Monday 21st July 2014

Topics
No items found.
Adam Barber
July 21, 2014
This content is from our archive. Some formatting or links may be broken.
This content is from our archive. Some formatting or links may be broken.
Monday 21st July 2014

Wind Watch

Thailand’s Nopporn “Nick” Suppipat might just be the most successful wind energy investor you’ve never heard of.

At the tender age of 43, he’s just debuted on the Forbes rich list – thanks to a billion dollar fortune that’s been built up, in the main, through his canny investment in developing and building out the very first two Thai Wind farms.

And here’s the really interesting part: those two projects have a combined capacity of just 207MW. Not a bad return, based on a pure MW-by-MW basis.

Owned and operated by Wind Energy Holdings – the business he founded in 2009 and in which he retains a majority (65%) stake – the two wind farms have benefitted from a lucrative government feed-in tariff. His story shows the sheer audacity required to be a modern-day developer; and the risks you have to be willing to take in order to break new ground.

Back when he was seeking approval for the projects, the Thai authorities were certain that the wind resource within the country was insufficient to make large-scale commercial wind energy a viable electricity generating opportunity.

The resource just wasn’t there — or so they thought.

That meant that the Thai government set a feed-in tariff for wind that was unusually high. The rationale was that this would encourage early interest before developers eventually settled on something a little safer – like solar, perhaps. And lo, many developers followed this logic straight into solar.

Not so for Suppipat. He stuck to his view that wind energy development was a viable energy-generating alternative. He commissioned Garrad Hassan to undertake a wind yield assessment and, shortly thereafter, signed a 45 2.3MW turbine supply agreement with Siemens. And then he held his nerve.

Scroll forwards five years and those generous government subsidies have helped Wind Energy Holdings to pay back its original debt. The company is already registering strong returns, with a reported profit of a cool $25m last year.

Little wonder, then, that Suppipat is now eyeing an initial public offering to help fund a proposed regional expansion totalling 650MW, most likely through early-stage project acquisition.

If he succeeds, he’ll have the opportunity to head off the growing competition within the region. This competition includes Thai developer Annex Power and Singapore-based firm Blue Circle, who recently confirmed a $200m partnership to invest in Thai wind.

Suppipat may have installed the first 207MW of Thai wind energy installed but, with the market forecast to continue to grow in the next few years, he’ll need a clear commercial strategy mapped out ahead of him. That is vital if he is to retain first mover advantage and that Forbes billion-dollar crown.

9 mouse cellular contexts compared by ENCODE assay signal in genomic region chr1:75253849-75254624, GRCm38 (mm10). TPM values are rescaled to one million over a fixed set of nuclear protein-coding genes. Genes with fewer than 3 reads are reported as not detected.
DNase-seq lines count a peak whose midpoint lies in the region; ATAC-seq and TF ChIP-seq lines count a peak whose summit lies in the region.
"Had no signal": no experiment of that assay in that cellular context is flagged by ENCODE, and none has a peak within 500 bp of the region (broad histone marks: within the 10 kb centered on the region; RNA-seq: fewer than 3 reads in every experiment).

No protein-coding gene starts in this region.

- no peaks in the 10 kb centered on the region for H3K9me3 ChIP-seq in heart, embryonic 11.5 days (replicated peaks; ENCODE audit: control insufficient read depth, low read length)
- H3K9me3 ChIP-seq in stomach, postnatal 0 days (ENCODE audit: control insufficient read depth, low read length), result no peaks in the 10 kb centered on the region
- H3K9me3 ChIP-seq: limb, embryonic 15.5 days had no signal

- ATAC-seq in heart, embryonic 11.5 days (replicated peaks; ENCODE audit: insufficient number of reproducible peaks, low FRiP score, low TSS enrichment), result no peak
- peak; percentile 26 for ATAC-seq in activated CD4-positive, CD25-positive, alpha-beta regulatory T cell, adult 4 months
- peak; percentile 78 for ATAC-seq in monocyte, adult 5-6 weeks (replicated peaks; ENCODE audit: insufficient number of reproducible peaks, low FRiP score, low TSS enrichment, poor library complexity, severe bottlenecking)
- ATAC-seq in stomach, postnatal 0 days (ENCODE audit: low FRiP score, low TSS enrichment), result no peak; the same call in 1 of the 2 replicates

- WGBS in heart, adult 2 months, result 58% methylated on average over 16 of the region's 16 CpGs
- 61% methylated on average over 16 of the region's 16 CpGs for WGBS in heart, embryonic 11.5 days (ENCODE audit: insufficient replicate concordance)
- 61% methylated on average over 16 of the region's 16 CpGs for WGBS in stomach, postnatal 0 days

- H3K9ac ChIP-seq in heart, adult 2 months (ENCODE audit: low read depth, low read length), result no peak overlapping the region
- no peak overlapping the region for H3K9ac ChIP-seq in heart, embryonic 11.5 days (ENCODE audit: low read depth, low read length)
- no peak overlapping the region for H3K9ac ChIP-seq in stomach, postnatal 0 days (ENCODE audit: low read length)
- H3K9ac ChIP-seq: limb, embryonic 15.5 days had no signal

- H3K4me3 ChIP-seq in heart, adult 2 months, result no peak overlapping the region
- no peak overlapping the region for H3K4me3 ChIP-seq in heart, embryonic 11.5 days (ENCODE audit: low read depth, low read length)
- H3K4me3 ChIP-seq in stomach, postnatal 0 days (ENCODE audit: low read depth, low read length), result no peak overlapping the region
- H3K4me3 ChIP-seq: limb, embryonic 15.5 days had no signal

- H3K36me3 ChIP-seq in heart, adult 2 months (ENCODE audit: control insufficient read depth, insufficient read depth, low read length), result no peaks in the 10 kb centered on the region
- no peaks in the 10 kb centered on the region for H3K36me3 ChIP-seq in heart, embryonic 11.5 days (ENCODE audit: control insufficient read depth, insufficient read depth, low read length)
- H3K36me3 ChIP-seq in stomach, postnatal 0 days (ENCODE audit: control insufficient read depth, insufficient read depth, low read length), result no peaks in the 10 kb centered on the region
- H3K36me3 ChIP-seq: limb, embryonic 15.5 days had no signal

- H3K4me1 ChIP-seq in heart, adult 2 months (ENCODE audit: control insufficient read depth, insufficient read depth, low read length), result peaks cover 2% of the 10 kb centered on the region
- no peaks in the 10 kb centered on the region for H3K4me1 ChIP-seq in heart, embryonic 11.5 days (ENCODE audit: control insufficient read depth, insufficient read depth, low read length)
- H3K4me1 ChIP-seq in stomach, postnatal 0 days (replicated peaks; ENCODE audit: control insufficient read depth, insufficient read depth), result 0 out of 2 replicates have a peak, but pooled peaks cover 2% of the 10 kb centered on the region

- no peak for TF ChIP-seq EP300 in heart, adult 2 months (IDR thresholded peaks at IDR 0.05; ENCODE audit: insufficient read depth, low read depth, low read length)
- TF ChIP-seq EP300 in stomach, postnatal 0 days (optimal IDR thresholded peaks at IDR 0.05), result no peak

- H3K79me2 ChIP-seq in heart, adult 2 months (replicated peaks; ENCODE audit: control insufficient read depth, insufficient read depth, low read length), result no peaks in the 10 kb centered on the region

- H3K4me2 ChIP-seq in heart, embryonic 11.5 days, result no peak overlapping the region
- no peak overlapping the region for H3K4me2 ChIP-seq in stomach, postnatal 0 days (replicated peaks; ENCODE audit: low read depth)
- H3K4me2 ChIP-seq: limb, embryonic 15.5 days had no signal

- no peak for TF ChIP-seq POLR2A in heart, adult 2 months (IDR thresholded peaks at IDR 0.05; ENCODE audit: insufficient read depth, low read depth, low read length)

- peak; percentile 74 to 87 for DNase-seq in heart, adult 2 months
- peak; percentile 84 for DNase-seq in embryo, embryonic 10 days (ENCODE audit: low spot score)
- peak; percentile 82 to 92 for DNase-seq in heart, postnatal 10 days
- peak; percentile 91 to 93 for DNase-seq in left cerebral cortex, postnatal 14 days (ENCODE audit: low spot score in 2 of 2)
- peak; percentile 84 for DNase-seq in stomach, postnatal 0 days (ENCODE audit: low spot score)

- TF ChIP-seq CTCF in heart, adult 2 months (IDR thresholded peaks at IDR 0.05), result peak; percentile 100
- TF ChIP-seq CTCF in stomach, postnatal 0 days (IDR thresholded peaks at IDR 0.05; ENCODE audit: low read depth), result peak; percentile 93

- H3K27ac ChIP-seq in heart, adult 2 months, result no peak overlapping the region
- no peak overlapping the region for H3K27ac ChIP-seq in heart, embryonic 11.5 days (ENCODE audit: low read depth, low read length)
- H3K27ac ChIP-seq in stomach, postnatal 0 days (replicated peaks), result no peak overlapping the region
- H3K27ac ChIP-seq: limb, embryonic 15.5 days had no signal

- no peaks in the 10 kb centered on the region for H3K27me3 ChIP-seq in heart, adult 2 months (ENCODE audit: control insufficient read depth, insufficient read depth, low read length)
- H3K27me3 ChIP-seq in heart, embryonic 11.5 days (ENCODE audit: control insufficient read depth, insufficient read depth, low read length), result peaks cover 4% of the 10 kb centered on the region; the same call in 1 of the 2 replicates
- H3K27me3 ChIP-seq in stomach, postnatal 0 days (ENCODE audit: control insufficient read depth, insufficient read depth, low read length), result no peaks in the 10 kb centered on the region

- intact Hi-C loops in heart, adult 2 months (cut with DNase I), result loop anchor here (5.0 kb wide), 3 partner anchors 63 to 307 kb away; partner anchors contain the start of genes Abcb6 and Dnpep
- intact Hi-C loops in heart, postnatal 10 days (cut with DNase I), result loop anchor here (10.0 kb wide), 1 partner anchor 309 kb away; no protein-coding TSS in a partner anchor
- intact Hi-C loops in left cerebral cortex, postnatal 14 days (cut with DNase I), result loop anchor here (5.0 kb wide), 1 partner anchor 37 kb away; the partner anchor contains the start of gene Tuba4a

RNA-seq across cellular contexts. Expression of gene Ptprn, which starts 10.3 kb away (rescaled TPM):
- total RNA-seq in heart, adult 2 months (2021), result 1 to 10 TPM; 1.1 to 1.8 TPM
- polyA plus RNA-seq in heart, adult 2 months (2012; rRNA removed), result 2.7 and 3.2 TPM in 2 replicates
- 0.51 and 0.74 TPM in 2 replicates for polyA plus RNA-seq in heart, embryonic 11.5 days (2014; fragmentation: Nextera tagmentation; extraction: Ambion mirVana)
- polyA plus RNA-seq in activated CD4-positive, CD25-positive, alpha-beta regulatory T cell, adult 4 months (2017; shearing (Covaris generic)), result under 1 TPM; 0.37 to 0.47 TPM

Wind Watch

Thailand’s Nopporn “Nick” Suppipat might just be the most successful wind energy investor you’ve never heard of.

At the tender age of 43, he’s just debuted on the Forbes rich list – thanks to a billion dollar fortune that’s been built up, in the main, through his canny investment in developing and building out the very first two Thai Wind farms.

And here’s the really interesting part: those two projects have a combined capacity of just 207MW. Not a bad return, based on a pure MW-by-MW basis.

Owned and operated by Wind Energy Holdings – the business he founded in 2009 and in which he retains a majority (65%) stake – the two wind farms have benefitted from a lucrative government feed-in tariff. His story shows the sheer audacity required to be a modern-day developer; and the risks you have to be willing to take in order to break new ground.

Back when he was seeking approval for the projects, the Thai authorities were certain that the wind resource within the country was insufficient to make large-scale commercial wind energy a viable electricity generating opportunity.

The resource just wasn’t there — or so they thought.

That meant that the Thai government set a feed-in tariff for wind that was unusually high. The rationale was that this would encourage early interest before developers eventually settled on something a little safer – like solar, perhaps. And lo, many developers followed this logic straight into solar.

Not so for Suppipat. He stuck to his view that wind energy development was a viable energy-generating alternative. He commissioned Garrad Hassan to undertake a wind yield assessment and, shortly thereafter, signed a 45 2.3MW turbine supply agreement with Siemens. And then he held his nerve.